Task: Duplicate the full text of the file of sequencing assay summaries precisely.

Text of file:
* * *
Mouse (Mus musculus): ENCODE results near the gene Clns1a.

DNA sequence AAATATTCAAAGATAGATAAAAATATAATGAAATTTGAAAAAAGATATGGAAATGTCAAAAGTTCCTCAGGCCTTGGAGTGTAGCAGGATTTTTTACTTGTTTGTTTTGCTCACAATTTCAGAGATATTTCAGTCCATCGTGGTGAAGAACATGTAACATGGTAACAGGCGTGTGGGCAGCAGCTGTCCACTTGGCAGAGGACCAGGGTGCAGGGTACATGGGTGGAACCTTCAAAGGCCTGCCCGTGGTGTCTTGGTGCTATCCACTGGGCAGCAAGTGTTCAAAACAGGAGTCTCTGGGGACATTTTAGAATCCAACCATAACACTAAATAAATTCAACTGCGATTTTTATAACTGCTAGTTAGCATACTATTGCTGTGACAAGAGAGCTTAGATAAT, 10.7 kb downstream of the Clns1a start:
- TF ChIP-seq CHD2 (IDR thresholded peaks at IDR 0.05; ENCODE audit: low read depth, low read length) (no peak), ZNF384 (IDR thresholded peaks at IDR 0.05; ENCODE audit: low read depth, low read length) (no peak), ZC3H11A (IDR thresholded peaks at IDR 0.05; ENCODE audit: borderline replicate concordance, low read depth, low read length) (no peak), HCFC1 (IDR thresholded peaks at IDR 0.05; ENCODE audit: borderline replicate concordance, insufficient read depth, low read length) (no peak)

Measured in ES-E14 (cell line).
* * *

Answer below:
Mouse (Mus musculus): ENCODE results near the gene Clns1a.

DNA sequence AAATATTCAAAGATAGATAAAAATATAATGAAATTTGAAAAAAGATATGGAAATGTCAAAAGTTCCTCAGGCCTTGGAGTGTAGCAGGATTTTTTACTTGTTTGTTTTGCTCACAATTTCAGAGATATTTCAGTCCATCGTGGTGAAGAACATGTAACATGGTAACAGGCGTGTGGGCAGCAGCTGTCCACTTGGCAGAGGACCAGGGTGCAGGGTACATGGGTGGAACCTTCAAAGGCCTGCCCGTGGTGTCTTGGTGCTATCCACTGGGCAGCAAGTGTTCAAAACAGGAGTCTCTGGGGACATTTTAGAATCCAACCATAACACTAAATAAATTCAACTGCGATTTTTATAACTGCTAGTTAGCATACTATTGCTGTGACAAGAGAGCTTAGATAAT, 10.7 kb downstream of the Clns1a start:
- TF ChIP-seq CHD2 (IDR thresholded peaks at IDR 0.05; ENCODE audit: low read depth, low read length) (no peak), ZNF384 (IDR thresholded peaks at IDR 0.05; ENCODE audit: low read depth, low read length) (no peak), ZC3H11A (IDR thresholded peaks at IDR 0.05; ENCODE audit: borderline replicate concordance, low read depth, low read length) (no peak), HCFC1 (IDR thresholded peaks at IDR 0.05; ENCODE audit: borderline replicate concordance, insufficient read depth, low read length) (no peak)

Measured in ES-E14 (cell line).